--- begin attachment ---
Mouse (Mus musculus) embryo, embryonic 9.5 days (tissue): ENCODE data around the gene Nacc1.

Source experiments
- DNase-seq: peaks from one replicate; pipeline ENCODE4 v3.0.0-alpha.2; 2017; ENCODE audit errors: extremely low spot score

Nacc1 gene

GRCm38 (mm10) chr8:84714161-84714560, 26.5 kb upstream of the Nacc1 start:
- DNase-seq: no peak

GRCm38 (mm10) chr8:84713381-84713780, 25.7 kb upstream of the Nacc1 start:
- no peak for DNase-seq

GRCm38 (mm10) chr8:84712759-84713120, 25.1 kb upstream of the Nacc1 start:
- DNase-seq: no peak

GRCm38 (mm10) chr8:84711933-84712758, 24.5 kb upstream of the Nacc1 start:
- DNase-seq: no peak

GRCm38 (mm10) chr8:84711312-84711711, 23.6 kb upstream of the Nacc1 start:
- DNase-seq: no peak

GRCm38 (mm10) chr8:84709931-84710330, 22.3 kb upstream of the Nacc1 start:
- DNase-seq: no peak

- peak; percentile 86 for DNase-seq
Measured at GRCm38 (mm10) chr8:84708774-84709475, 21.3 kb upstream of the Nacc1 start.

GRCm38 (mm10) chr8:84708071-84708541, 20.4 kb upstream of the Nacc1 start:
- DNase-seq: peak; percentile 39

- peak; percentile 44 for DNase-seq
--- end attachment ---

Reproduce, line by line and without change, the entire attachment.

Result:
Mouse (Mus musculus) embryo, embryonic 9.5 days (tissue): ENCODE data around the gene Nacc1.

Source experiments
- DNase-seq: peaks from one replicate; pipeline ENCODE4 v3.0.0-alpha.2; 2017; ENCODE audit errors: extremely low spot score

Nacc1 gene

GRCm38 (mm10) chr8:84714161-84714560, 26.5 kb upstream of the Nacc1 start:
- DNase-seq: no peak

GRCm38 (mm10) chr8:84713381-84713780, 25.7 kb upstream of the Nacc1 start:
- no peak for DNase-seq

GRCm38 (mm10) chr8:84712759-84713120, 25.1 kb upstream of the Nacc1 start:
- DNase-seq: no peak

GRCm38 (mm10) chr8:84711933-84712758, 24.5 kb upstream of the Nacc1 start:
- DNase-seq: no peak

GRCm38 (mm10) chr8:84711312-84711711, 23.6 kb upstream of the Nacc1 start:
- DNase-seq: no peak

GRCm38 (mm10) chr8:84709931-84710330, 22.3 kb upstream of the Nacc1 start:
- DNase-seq: no peak

- peak; percentile 86 for DNase-seq
Measured at GRCm38 (mm10) chr8:84708774-84709475, 21.3 kb upstream of the Nacc1 start.

GRCm38 (mm10) chr8:84708071-84708541, 20.4 kb upstream of the Nacc1 start:
- DNase-seq: peak; percentile 39

- peak; percentile 44 for DNase-seq